Suzanne Fields

We're supposed to learn lessons from history, but the lessons we learn depend on who's writing the history - and who's reading it.

With the help of a few of our friends, we rid the world of a psychotic madman who used torture, rape and poison gas to dispatch his enemies, and critics mock us for calling him "evil." We have yet to find weapons of mass destruction in Iraq - the weapons that everyone agrees were once there because he used them - and our sunshine friends in Europe can't see the moral purpose in the enterprise. They dismiss Saddam as just another monster coughed up by nature, a monster that we should have, or could have, ignored. The more these critics learn of his heinous crimes, the less they see how much his crimes mattered.

David Gelernter calls this phenomenon the "Holocaust Shrug." It's the head-in-the-sand defense for doing nothing. "The world's indifference to the Coalition's achievement resembles its long-running, well-established lack of interest in Hitler's crimes," he writes in The Weekly Standard. "I don't claim that Saddam resembles Hitler; I do claim that the world's indifference to Saddam resembles its indifference to Hitler."

Comparisons to Hitler are often foolish and exaggerated because they lack proportion. But they can also illuminate. I was astonished to find on my recent visit to Germany many young men and women who don't understand this analogy to Hitler at all. Or who say they don't. These young Germans rush to excoriate the indifference the world showed toward Jewish suffering after Nazi atrocities were documented beyond skepticism, but they can't see that our elimination of the evil Saddam is something that anyone should applaud.

Young people in Germany are the conscience of the Holocaust. They want everything their grandparents' generation did described in their books, exhibited in their museums and denounced on their public monuments. Attention must be paid, and they're paying it. But they applaud their government's passivity in the war in Iraq and can't see the moral parallel to their indifference to the Hitlerian evil of Saddam.

The history of the civilized world's reaction to Third Reich horrors is a history of glib rationalizations for toning down criticism of Germany's anti-Semitism as the 1930s moved inexorably toward the Holocaust. Prominent members of the Roosevelt administration argued that admitting European Jews to a safe haven in America would only exacerbate anti-Semitism, thwarting the larger reasons for entering the war. Not only did such thinking underestimate the American people, but it played into the anti-Semitism fueling the machinery of war.

The poison gas that Saddam rained down on the Kurds was not as widely used as the Zyklon B at Auschwitz, but to each innocent man, woman and child who was murdered the effect was the same. We smugly criticize those who claimed not to know what was going on as the Holocaust unfolded, as if that was an excuse for indifference. But where is the appreciation for what the coalition did - and is doing - in Iraq? No one can say he does not know what went on there.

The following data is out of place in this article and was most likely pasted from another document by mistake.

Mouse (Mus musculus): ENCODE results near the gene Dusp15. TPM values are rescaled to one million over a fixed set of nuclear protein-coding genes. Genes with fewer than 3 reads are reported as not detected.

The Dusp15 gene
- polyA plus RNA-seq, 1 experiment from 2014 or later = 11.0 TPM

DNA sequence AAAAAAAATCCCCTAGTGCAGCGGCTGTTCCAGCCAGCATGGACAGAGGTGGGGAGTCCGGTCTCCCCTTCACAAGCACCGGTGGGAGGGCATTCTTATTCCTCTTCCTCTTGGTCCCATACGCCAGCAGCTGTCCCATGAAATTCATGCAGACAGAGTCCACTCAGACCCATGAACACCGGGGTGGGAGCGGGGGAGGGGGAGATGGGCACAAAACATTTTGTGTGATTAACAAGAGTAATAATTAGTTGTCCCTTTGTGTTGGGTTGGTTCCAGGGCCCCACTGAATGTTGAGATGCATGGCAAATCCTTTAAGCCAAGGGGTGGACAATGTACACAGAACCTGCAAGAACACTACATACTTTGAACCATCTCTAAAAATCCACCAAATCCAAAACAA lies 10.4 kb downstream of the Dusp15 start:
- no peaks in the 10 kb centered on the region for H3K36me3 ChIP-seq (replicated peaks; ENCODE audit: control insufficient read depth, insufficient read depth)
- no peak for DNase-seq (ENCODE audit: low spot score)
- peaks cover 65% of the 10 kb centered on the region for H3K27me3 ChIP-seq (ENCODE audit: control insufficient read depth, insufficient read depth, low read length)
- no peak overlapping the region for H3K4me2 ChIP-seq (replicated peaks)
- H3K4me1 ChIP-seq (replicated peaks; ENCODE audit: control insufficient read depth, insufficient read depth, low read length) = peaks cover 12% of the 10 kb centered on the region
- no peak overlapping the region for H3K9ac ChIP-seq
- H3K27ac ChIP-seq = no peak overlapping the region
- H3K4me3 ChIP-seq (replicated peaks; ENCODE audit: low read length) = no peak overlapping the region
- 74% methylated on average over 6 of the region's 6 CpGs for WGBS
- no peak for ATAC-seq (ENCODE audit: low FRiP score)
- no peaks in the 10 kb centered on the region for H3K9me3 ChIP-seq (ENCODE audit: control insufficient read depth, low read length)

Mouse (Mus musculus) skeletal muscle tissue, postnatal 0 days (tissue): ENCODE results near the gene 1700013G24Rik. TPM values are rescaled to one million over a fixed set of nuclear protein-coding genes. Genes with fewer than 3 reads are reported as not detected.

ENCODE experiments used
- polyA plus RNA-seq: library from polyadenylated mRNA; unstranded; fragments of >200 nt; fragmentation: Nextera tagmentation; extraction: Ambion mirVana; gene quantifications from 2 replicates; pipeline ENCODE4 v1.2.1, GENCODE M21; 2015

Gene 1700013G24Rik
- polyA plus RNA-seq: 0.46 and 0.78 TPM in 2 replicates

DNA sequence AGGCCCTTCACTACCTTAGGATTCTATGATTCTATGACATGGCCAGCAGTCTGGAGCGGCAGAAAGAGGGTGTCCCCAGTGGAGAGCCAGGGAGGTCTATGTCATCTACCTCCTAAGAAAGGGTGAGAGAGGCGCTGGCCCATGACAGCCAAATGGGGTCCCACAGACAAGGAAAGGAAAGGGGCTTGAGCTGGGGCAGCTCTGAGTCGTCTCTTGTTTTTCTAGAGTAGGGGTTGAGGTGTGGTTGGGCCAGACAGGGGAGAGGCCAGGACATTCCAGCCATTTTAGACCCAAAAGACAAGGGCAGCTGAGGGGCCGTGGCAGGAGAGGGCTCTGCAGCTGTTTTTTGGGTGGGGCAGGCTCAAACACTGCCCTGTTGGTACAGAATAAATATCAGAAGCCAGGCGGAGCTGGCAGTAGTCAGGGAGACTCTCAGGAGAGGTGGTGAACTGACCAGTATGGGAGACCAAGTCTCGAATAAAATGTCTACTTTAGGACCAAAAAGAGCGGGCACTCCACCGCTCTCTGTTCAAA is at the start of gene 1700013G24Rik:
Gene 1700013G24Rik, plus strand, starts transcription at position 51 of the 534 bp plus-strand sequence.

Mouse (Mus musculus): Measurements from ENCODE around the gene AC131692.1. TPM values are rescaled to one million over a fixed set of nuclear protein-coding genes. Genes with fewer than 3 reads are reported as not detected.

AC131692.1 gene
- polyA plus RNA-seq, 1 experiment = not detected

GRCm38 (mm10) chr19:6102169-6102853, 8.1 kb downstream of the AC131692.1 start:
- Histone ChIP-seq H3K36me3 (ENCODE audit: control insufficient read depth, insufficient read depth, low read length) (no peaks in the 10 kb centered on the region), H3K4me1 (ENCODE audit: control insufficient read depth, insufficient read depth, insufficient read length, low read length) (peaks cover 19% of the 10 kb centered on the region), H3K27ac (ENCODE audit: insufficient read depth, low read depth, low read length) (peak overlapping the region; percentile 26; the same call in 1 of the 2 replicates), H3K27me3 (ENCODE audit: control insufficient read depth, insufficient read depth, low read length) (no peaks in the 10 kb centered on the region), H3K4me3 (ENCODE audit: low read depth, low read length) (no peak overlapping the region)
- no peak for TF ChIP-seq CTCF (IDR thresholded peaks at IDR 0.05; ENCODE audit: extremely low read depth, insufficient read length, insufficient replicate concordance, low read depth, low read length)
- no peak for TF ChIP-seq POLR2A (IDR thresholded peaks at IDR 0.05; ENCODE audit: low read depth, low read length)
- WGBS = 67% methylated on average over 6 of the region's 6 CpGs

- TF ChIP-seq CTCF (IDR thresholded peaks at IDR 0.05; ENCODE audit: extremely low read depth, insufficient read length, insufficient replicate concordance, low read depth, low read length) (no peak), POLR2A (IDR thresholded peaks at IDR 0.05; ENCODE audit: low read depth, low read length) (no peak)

The money that certain nations of the West paid for Saddam's oil financed his terror as surely as trade with Nazi Germany before World War II financed Hitler's evil apparatus of genocide. The scandal of United Nations humanitarian aid finding its way into Saddam's pockets is only now unfolding. Saddam's terror squads, like the Gestapo a half-century ago, dragged innocent men, women and children from their homes, secure in the knowledge that nobody in the West would care enough to do anything about it.

Sadly, the critics of the war who are obsessed with moral questions try to make George W. Bush the villain of the piece. Europeans love to hate us, especially when America stands up for principle. A book, "The Eagle's Shadow: Why America Fascinates and Infuriates the World," is a screed now popular on the Continent, and has been published in 10 other countries. Mark Hertsgaard, an embittered American journalist, is a literary hero (if not exactly a lion) all over Europe for portraying George W. as a naive, bumbling cowboy who shoots from the hip, governing a nation of the fat and the privileged (the Europeans think we all look like Michael Moore and Al Franken), prosperous for having exploited slaves and Red Indians.

But he, like so many frustrated critics of America, asks the question that proves a point but not the point he thinks he makes: "If America is as flawed as detractors say, if it is a self-centered gluttonous bully with a racist past and a soul-less center," he wonders, "why are millions of people from around the world willing to do nearly anything to immigrate here?"


Suzanne Fields

Suzanne Fields is currently working on a book that will revisit John Milton's 'Paradise Lost.'

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